• Cut at an angle to help increase surface area for water absorption and prevent the stems from sitting flush on the bottom of the container.
  • Once you take the flowers inside, re-cut the stems about 1″ at an angle under water. Recut the stems of purchased flowers, as well. Cutting stems under water reduces the chances of air bubbles forming in the stems, which may interfere with the uptake of water.
  • Make sure the vase is clean and free of any soap residue; if in doubt, wash the container in a solution of one part bleach and nine parts water. Rinse thoroughly before adding flowers.
  • Fill the vase with warm water and add a commercial preservative that is specifically formulated for cut flowers; make sure the granules are dissolved.
  • Gently remove all lower leaves or thorns that would otherwise be submerged in water.
  • Place the vase of flowers in a cool room away from vents and drafts; avoid placing flower arrangements on windowsills and other areas with full sun where flowers can wilt due to overheating.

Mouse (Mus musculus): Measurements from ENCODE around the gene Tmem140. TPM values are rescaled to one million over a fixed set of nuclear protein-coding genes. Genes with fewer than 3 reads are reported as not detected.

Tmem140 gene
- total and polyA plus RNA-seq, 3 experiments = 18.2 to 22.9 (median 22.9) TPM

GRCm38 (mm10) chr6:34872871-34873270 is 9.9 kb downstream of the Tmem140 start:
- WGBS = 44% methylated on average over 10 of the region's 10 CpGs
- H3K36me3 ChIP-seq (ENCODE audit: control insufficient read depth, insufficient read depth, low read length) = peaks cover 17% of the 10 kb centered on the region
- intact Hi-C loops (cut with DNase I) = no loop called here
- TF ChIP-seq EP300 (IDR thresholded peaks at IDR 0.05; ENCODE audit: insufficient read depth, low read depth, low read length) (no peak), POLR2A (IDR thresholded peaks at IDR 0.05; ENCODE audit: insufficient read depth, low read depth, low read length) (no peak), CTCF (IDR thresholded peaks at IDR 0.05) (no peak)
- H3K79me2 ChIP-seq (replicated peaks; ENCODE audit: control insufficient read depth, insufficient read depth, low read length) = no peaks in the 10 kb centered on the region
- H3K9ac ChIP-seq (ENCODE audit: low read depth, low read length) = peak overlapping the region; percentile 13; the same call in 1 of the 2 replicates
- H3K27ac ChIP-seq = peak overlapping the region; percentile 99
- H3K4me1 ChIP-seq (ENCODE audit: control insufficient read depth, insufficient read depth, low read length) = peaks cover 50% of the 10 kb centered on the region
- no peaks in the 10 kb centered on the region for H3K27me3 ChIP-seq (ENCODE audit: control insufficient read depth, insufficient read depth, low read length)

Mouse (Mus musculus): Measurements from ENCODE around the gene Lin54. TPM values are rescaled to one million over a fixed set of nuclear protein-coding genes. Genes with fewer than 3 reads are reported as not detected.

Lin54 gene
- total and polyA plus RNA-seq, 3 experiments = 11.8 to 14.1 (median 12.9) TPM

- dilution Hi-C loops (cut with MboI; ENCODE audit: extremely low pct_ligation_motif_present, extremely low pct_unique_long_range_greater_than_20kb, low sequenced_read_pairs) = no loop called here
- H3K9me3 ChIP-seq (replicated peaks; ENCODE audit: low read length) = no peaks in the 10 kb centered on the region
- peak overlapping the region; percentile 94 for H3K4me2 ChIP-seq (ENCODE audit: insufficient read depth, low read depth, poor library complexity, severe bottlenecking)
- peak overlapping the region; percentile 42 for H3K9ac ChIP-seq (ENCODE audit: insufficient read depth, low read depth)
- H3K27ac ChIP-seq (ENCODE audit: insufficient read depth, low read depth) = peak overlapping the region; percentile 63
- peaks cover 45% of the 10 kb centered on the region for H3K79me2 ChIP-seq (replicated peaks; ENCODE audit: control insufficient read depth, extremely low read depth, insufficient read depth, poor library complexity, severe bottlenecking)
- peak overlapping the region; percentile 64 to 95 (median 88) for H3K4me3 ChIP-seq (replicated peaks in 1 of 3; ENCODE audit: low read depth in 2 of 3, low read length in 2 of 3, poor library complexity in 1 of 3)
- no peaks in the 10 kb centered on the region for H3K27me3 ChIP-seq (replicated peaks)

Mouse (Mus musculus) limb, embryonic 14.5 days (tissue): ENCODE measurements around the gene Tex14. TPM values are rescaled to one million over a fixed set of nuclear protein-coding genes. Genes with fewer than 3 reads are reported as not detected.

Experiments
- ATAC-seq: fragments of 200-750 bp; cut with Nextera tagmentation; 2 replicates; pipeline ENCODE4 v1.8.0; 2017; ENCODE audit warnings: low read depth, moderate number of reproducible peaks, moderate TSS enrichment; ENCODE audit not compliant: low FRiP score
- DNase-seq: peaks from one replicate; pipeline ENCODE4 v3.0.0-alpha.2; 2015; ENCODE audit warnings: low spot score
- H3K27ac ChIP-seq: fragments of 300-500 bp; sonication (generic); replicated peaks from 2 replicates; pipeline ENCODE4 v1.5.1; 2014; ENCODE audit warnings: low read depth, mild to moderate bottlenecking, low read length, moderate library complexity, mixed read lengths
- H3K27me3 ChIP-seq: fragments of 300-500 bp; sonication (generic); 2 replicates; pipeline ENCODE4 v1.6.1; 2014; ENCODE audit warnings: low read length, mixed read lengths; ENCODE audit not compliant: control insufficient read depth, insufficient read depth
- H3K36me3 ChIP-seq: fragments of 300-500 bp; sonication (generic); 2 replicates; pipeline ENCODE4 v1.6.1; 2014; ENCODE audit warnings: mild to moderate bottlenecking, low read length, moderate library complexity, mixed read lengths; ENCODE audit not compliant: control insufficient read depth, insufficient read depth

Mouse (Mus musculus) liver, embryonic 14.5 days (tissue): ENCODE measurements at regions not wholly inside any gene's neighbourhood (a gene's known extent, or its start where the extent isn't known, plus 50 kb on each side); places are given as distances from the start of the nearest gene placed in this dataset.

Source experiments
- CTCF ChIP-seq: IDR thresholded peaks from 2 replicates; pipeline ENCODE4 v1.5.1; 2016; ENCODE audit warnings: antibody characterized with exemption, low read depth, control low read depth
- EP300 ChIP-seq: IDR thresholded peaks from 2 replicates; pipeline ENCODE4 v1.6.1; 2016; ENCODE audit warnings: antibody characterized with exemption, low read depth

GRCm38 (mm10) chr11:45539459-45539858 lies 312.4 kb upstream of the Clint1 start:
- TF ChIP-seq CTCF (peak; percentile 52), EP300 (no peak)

• Do not store flowers and fruit together. Fruits, especially apples, release ethylene gas that shortens flower life.


What water temperature is recommended for keeping cut flowers fresh? Most florists put flowers in water that is between 100-110 degrees, and then place the flowers in a cool area. The idea behind this process is that the warm stems are able to soak up a lot of water while the cool air up top keeps the blooms fresh.


Plants continually lose water through their stems, leaves, and flowers. Wilting occurs when the flowers do not take in water as fast as it is used or lost. If you receive a batch of flowers that look somewhat wilted, re-cut the stems, place the flowers in warm water, and then refrigerate for a couple of hours. After that, they should be ready for some room-temperature tap water.


Bulb flowers such as hyacinths, iris, daffodils, and tulips have soft stems and should be cut where the green on the stem starts—just above the white bulb. Place the flowers in cold water. Since most bulbs bloom when the air and ground are still at low temperatures, they do better in a vase of cold water.

Roses Photo: Susan Martin